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The politics of trick-or-treat

“Your question about parents having their trick-or-treaters skip houses based on campaign signs reminded me of one year when our boys were young,” wrote Lynne Zysk. “Our oldest son, Peter, wore a Bill Clinton mask and his brother, Eric, wore a Bob Dole mask.

“They went to all the same homes but people were very open in sharing their political leanings by the amounts of candy they gave the boys. Bob Dole got more candy than Bill Clinton at some homes and Bill Clinton got more than Bob Dole at other homes. So we had an unofficial poll based on the candy amounts.”

I asked Lynne if she recalled who came out on top back on Halloween of 1996.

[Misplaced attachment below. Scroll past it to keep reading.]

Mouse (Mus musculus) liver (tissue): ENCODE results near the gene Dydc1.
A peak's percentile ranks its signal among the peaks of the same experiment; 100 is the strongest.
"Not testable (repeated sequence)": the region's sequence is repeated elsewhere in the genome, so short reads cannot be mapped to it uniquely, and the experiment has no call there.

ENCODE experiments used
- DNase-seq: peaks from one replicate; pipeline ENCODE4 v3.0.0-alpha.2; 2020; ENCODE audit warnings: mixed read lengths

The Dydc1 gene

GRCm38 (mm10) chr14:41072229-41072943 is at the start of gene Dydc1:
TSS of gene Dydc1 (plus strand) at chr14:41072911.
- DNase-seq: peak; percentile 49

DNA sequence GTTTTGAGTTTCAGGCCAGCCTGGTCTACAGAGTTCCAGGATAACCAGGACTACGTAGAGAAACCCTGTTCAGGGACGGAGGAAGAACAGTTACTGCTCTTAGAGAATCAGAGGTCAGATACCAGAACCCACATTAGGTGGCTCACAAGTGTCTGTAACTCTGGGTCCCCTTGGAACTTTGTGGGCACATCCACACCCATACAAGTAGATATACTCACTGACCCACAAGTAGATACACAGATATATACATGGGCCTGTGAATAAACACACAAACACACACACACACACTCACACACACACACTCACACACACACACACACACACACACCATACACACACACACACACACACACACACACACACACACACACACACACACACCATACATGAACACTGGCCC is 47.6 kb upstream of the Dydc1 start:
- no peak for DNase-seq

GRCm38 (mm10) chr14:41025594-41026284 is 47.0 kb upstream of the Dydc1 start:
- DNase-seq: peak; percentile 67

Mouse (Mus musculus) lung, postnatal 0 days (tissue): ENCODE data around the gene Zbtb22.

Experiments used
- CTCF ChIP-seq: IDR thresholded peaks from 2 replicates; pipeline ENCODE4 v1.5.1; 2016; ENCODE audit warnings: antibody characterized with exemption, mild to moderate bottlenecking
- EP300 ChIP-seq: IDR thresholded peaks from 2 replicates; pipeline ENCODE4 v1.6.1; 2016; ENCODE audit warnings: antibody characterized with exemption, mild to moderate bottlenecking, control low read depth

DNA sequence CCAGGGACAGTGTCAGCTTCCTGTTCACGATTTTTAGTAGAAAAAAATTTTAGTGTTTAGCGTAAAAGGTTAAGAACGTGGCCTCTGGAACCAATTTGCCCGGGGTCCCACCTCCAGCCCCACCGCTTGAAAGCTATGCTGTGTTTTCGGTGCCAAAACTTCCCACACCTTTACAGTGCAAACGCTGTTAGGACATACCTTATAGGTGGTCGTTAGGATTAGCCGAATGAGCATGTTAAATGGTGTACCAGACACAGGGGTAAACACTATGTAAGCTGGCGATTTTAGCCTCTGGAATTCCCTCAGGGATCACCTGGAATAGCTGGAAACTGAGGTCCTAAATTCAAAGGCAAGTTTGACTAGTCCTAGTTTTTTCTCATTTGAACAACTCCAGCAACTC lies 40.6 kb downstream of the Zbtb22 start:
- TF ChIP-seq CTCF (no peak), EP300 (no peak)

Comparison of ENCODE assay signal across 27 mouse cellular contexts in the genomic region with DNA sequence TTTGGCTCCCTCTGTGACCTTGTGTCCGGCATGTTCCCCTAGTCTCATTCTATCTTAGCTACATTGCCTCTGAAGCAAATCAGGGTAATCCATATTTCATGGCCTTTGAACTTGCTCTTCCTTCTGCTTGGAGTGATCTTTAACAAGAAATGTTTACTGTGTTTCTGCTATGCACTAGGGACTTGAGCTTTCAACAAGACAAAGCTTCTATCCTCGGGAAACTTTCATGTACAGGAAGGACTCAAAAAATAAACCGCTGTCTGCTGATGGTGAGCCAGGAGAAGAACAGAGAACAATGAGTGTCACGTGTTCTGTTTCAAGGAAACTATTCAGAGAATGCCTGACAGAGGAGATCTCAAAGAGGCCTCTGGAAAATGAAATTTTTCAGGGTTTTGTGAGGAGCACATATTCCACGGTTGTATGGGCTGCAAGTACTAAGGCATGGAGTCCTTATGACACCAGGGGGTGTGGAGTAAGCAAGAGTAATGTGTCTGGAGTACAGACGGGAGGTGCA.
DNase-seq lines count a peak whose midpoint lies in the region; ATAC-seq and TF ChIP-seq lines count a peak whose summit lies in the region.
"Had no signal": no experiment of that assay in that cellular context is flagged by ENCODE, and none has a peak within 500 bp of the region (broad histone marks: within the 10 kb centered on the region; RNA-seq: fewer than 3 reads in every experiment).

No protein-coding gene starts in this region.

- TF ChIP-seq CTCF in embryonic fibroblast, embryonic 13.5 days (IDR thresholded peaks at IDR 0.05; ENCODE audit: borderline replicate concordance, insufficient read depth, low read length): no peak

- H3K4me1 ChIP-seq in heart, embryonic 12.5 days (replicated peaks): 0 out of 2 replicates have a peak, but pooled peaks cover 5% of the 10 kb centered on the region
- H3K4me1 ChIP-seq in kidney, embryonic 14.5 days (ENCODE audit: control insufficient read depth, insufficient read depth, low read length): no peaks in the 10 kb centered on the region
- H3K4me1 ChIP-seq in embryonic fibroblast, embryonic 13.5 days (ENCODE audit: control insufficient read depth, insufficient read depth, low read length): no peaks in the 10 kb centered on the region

“As I recall, Bob Dole ended up with more candy that night. The boys did get their money's worth out of those masks. On Election Day, they wore them and waved at cars from the front lawn to see who they could get to honk.”

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Features writer Paul Turner is a columnist for The Spokesman-Review in the Features department. He writes "The Slice" column, which appears six times a week and produces general features stories for the Today section.

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